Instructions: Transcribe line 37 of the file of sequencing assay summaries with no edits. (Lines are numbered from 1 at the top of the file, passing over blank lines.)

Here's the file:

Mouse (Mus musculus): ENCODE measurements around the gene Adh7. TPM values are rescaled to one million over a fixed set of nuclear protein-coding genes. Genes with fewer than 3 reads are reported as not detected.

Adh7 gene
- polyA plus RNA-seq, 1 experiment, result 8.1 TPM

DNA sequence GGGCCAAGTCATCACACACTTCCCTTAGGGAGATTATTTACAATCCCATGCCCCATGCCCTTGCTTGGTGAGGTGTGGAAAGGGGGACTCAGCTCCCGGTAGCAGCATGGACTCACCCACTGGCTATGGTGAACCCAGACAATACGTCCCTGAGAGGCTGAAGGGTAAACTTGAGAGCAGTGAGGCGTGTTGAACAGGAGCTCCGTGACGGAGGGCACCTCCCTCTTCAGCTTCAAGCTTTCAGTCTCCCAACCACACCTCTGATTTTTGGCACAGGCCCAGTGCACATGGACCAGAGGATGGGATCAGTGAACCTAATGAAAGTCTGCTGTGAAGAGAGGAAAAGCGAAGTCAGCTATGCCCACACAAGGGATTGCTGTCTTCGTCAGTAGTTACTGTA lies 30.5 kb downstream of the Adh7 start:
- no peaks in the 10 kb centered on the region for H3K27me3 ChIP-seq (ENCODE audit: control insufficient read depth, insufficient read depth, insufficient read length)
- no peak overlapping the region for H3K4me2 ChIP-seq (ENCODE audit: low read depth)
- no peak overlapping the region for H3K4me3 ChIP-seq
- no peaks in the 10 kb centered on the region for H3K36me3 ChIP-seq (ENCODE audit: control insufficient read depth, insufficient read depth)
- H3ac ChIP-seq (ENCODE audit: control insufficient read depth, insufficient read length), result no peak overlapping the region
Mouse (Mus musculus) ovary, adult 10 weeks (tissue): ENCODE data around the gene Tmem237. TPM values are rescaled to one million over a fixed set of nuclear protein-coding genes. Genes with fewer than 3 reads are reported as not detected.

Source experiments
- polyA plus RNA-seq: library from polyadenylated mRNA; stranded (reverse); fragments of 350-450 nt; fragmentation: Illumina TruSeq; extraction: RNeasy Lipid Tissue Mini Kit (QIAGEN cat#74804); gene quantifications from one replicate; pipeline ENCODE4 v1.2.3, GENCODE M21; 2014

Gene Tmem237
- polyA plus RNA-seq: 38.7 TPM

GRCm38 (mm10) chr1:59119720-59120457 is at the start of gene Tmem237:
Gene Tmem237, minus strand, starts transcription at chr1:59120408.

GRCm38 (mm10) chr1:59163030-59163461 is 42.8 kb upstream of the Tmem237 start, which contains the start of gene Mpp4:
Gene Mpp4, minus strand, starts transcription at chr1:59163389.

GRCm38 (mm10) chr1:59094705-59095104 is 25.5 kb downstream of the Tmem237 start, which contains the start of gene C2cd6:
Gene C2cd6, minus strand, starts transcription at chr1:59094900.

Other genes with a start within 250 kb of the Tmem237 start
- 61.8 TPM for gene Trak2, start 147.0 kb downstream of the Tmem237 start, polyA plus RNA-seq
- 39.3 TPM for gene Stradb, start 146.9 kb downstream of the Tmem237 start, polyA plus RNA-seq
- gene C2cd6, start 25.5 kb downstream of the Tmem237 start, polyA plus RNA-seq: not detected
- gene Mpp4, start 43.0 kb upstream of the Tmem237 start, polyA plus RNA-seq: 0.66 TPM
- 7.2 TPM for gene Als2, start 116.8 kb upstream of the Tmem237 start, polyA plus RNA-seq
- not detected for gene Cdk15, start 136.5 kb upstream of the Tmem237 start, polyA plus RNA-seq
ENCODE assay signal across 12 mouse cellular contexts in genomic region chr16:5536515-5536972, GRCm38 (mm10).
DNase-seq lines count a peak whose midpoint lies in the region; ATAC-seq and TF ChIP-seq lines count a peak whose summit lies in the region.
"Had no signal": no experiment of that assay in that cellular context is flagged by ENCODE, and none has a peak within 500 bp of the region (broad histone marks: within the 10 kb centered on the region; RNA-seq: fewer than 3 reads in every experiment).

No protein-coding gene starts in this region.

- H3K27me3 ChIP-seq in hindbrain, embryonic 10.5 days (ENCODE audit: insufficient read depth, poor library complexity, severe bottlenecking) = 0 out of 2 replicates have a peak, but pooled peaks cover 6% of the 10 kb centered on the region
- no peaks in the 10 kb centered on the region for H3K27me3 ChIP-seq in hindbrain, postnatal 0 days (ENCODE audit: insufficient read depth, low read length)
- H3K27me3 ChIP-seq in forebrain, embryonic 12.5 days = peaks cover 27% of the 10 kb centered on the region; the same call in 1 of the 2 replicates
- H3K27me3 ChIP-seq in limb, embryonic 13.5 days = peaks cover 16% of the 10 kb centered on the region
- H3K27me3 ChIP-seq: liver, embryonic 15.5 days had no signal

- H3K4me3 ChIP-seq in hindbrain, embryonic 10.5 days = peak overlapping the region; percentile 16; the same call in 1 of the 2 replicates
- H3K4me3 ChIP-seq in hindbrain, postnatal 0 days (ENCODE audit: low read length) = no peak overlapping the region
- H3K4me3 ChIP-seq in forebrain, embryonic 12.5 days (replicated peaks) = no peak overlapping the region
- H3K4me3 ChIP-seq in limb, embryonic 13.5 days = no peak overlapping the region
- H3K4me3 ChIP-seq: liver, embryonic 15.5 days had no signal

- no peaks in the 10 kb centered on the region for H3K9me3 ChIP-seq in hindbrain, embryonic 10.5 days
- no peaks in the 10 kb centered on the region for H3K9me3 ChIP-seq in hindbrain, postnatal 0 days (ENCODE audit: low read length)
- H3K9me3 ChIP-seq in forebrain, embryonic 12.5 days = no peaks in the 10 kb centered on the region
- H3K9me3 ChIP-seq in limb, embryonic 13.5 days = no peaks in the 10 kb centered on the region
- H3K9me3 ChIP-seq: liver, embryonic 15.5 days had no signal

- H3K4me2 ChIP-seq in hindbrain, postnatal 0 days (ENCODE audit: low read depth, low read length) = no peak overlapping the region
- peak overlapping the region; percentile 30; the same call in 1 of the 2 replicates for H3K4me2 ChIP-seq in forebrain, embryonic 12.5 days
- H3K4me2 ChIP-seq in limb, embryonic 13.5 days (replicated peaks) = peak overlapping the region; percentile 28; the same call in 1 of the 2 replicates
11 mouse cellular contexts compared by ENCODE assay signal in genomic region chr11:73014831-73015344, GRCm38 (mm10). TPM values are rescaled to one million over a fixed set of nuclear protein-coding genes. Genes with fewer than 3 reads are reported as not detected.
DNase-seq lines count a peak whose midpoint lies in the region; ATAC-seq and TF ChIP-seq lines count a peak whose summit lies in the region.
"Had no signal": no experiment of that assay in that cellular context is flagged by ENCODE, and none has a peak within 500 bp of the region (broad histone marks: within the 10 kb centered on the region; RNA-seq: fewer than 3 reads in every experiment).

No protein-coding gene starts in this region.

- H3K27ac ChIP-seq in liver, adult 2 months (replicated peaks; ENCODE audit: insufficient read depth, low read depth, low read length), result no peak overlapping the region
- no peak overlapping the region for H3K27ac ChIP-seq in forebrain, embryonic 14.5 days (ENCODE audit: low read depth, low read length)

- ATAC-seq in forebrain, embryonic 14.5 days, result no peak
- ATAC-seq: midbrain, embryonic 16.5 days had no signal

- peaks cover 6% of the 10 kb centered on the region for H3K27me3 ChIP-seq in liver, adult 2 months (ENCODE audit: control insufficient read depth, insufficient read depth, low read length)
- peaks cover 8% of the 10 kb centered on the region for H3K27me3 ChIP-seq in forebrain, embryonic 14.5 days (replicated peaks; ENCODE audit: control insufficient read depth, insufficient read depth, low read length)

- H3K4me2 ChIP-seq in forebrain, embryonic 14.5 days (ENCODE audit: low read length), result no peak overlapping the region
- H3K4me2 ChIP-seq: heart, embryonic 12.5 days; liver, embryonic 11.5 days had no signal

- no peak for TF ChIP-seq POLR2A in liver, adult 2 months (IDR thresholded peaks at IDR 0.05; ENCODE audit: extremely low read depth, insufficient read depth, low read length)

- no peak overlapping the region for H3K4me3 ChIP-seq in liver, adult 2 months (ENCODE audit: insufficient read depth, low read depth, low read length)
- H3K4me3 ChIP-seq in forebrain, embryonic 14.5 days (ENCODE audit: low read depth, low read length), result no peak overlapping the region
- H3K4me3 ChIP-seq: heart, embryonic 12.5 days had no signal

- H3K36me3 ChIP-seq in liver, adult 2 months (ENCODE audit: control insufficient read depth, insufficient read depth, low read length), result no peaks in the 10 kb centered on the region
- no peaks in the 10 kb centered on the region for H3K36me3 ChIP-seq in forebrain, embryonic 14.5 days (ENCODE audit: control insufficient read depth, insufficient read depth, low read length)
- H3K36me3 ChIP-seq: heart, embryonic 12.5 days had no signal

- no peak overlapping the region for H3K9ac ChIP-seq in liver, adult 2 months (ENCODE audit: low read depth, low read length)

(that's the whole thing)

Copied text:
- H3K4me3 ChIP-seq in hindbrain, embryonic 10.5 days = peak overlapping the region; percentile 16; the same call in 1 of the 2 replicates